Part 1 – Hiring a writer
So you have finally made the big decision: you will hire an outside writer to improve and expedite your small business communications and marketing. Perhaps it is to whip your web content into shape? Drive better results with sales collateral or an email campaign? Or maybe you want to create a whitepaper, blog series or industry article to underscore leadership in your field of expertise?
The decision to invest in a quality content writer is well-justified. 74 percent of marketers claim they could drive more than twice as much ROI, lifetime customer value and “brand lift” if they had an expert content team at their disposal, according to a 2015 digital marketing survey. I would argue that one savvy content writer can often generate similar results, depending on the needs of your business.
This three part series aims to demystify the process of working with a writer. I will outline the common pitfalls, and arm you with some guidelines to ensure the best kick off to your new supplier relationship.
Sourcing the best writer for you
There are many ways to develop a shortlist of writers from which to choose. LinkedIn is one. My best recommendation is to get referrals from your industry peers and professional network. A writer who has already delivered to expectation for your small business colleagues is more likely to be a low-risk choice for you. Be sure you review their samples and past clients which should be posted online to get a sense of the writer’s style, experience and capabilities. The professionalism of a writer’s website will also say a lot about the type of content they will generate for you. Don’t forget to read through their testimonials from past clients – which should be plentiful. Oh – and be sure they have an understanding of the small business world!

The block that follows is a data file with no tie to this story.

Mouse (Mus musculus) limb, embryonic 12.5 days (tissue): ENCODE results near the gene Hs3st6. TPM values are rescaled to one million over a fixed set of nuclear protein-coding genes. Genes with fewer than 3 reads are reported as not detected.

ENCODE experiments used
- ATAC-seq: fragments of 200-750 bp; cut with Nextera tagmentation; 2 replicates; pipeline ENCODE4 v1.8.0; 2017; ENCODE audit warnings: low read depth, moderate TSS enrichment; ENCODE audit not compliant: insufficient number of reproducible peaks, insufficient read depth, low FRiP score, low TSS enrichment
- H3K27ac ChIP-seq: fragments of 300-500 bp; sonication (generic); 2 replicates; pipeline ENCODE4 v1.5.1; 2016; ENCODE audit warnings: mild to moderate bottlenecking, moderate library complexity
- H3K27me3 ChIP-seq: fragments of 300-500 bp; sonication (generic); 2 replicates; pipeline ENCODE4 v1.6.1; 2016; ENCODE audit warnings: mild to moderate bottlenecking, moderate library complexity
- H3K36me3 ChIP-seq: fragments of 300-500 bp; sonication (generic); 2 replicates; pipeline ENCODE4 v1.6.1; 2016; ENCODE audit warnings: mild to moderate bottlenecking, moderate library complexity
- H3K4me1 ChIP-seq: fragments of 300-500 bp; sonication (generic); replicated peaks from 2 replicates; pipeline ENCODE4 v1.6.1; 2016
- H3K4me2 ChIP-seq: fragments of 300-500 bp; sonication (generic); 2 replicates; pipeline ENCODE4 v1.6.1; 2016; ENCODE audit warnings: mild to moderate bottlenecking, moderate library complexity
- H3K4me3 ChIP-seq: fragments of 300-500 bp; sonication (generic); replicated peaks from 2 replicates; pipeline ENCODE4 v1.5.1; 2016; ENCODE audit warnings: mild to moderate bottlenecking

Budget first, brief later
Talking money is always the scary part – but it must come up early in the dialogue. It is a tremendous waste of time for both you and the prospective writer to waste lengthy words, emails and time before discovering both parties are separated in budget expectations by $100s or even $1000s of dollars. The writer’s availability to meet your project deadlines are another aspect to candidly discuss early to avoid disappointment. Do you need this writer to turn around for you overnight? Or over a reasonable period of days/weeks? This too could affect price.
Working with the right writer, can be a wonderful experience. Be sure you select a writer you instinctively like, and one with whom you have a natural and easy dialogue. After all, it’s all boils down to good communications, doesn’t it?
Stay tuned for part 2 of this series: ‘Briefing and managing a writer’ – coming soon.
Laura Ranieri of CopyBard Writing Services is an award-winning Toronto-based copywriter with 20-plus years of experience writing online, corporate and marketing communications and creative campaigns. She continues to service a wide range of small business and big business clients in the finance, professional services, technology, travel and cultural sectors.www.copybard.com